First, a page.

Cap Lifts, and So Do Spirits

As a healthy couple in their mid-20s, Bill and Victoria Strong’s last concern when shopping for health insurance was a cap on lifetime benefits. Then Gwendolyn was born, and six months later was found to have spinal muscular atrophy Type I, a degenerative condition that typically kills its victims before age 2.
Suddenly, it became vital that their family policy, with Health Net of California, had a generous $5 million limit on benefits. With the help of hugely expensive care at their home in Santa Barbara, Calif. — ventilators, nebulizers, feeding tubes, suction machines — Gwendolyn has defied the odds to survive to nearly 3. And she has already consumed $2 million in care, about half of it from three hospitalizations in her first eight months.
“Anxiety was high,” said Mr. Strong, now 34, “because we were marching pretty quickly toward that $5 million cap. It was always in the back of my mind.”
Starting Thursday, the health care law prohibits lifetime caps, thereby extending coverage to the 20,400 people that the government estimates may exceed their limits each year. The law also begins to restrict annual limits on benefits, eliminating them fully in 2014.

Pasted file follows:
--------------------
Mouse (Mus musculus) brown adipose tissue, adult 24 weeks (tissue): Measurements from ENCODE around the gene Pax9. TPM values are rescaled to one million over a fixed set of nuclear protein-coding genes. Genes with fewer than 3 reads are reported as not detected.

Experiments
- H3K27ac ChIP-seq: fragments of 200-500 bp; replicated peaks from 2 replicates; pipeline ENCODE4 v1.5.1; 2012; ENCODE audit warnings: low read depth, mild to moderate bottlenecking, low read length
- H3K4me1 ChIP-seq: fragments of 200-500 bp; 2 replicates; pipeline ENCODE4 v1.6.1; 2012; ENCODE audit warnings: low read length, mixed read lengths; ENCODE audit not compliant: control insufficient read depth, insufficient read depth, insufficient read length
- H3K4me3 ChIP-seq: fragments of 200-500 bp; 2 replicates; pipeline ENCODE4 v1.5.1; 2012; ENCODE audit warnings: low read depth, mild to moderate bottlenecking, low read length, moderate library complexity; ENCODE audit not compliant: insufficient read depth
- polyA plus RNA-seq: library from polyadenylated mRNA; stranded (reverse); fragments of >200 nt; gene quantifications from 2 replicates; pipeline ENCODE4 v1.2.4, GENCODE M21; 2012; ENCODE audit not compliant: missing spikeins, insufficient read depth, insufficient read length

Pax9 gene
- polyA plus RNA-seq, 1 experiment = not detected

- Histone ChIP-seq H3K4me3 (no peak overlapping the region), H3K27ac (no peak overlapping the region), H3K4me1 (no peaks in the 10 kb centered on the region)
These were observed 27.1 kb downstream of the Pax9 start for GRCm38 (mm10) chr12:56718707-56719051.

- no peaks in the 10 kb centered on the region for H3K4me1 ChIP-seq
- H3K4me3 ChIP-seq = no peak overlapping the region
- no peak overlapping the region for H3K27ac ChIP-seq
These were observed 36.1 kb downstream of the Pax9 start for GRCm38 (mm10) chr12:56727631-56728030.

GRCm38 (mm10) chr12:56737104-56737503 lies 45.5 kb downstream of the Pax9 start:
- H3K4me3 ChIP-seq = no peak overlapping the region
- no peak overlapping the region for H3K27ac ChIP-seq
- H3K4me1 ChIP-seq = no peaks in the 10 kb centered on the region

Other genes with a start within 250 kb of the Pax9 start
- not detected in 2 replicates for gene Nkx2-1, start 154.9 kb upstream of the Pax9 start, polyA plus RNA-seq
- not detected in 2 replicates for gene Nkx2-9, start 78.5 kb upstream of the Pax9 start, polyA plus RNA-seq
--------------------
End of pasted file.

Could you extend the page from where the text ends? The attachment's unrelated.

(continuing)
For the Strongs, it means freedom from worry. “We know now that Gwendolyn will always have the quality of care that we promised her,” said Mr. Strong, the chief financial officer of an Internet venture company.
Although Gwendolyn’s body is withering, and she has lost most movement, the Strongs have learned to communicate with her through slight eye and finger motions. “Cognitively, she’s like any 3-year-old,” Mr. Strong said. “She loves princesses. She loves horses. She’s learning to count. She wants to learn her ABCs.”
When Mr. Strong joined his 20-person firm this year, he declined its offer of insurance because he knew that Gwendolyn’s costs would send its small group rates soaring. Instead, he maintained his individual family coverage, paying $6,000 a year in premiums for a policy with a steep $10,000 deductible. Gwendolyn’s uncovered medical expenses typically amount to an extra $20,000 to $30,000 a year.
The paradox was that each day of extended life for Gwendolyn brought the Strongs closer to the precipice. “I want my daughter to survive,” Mr. Strong said. “But nobody wants to have the threat of complete bankruptcy looming over their head. It’s just kind of inhumane the way the world works in these brutal situations.”

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